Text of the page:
Well, not exactly ‘tomorrow’, but closer than a couple of weeks! Have I ever mentioned that I love spring? If not, I’d like to boldly say for the record, right this moment, that I LOVE SPRING! I think it’s the crisp, yet warm air; the…well, that about covers it. It’s new! It’s a breeze that doesn’t chill, an air that doesn’t freeze; nor is it a smothering heat or a withering sun. It’s free, it’s open, and I love it. Not exactly very descriptive, but some things you can’t really verbalize, much less grasp. That is, after all, the search of a writer: to express the inexpressible, to describe and put into words something that eludes the common man. That is why a good writer is treasured, even exalted: they capture what others can’t put into words. Take Dickens, for instance. He described 19th century England like no one could. He captured the working man on the streets, the struggle for life in an industrial London. He was a master at description, and we love him for it. Some of us try to attain it, even surpass it – but alas, most of work too little at our trade and let our hands grow weak from inactivity. And that is the point of this writing (of this blog, for those scant few who stumble upon it through the internet): to reforge the blade that was rusted and sundered, hoping that by some miracle even a portion of what once was might be recovered. “Help me, Lord. You’ve given me a gift, and I have squandered it. Forgive me, and help me as I till this hard ground.”
So, the word: excitement.
The sailor trudged long on the path, ever pushing deeper into the Waiting Wood. He stopped only twice to catch his breath, and while doing so he peered back the way he had come, but could see nothing, for the fog had swallowed all with a gray, dim shadow. Still there was no sound in the forest, beside the popping of wood and rustle of leaves. As he loped along the winding way he wondered at the emptiness of the wood, and it seemed to him that as he pushed further on and farther in that he passed from reality to a dream, a waking one in which all he heard was the sound of wind upon his ears the soft thud of his footsteps on the path.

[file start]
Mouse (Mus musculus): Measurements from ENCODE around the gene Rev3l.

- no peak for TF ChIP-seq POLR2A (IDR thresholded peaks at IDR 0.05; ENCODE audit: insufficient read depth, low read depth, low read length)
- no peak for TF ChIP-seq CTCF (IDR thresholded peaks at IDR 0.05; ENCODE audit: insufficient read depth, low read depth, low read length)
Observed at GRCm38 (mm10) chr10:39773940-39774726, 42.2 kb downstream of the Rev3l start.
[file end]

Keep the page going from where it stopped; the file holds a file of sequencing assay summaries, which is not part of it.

Something flickered white ahead, just as the path curved hard to the right round a tight groves of saplings, and he sprang forward, bounding the last remaining steps to the corner and turning it sharply, his hands tingling with anticipation of beholding the Gray Lady and the Bundle.
But there was no one; only the path and the ever continuing undergrowth of rich green. Yet here the path ran differently, for now it lay straight as an arrow and grew wider, till several yards ahead, before passing through the thick branches of a high bush, it was wide enough for two men to walk comfortably abreast.
It was a high hedge that grew here at the end of the path, stretching far to the right and left into the foggy trees. The sailor noticed that the branches were swaying as if recently pushed aside, and as he stood quietly he began to hear the sound of open air and soft footsteps just on the other side of the hedge.
He licked his lips and flexed his hands. His breath rose and fell rapidly in his chest, and the thud of his heart was like the pounding of the surf as excitement ran like fire through his body. Then he moved forward and pushed his way through the hedge and out the other side.
Neat. My darn wrist! What’s the deal? I can’t type for longer than five minutes before my fingers kind of tingle…is it the laptop? Or just typing in general? This isn’t good. What does carpal tunnel feel like? (he asks as he keeps typing). Well, I want to work on Shadows, but I don’t know if I can. Maybe if I give my hands a rest. Or if I stop typing. Thanks again! It’s been fun. Till…next time. Which will hopefully be tomorrow. Cheers.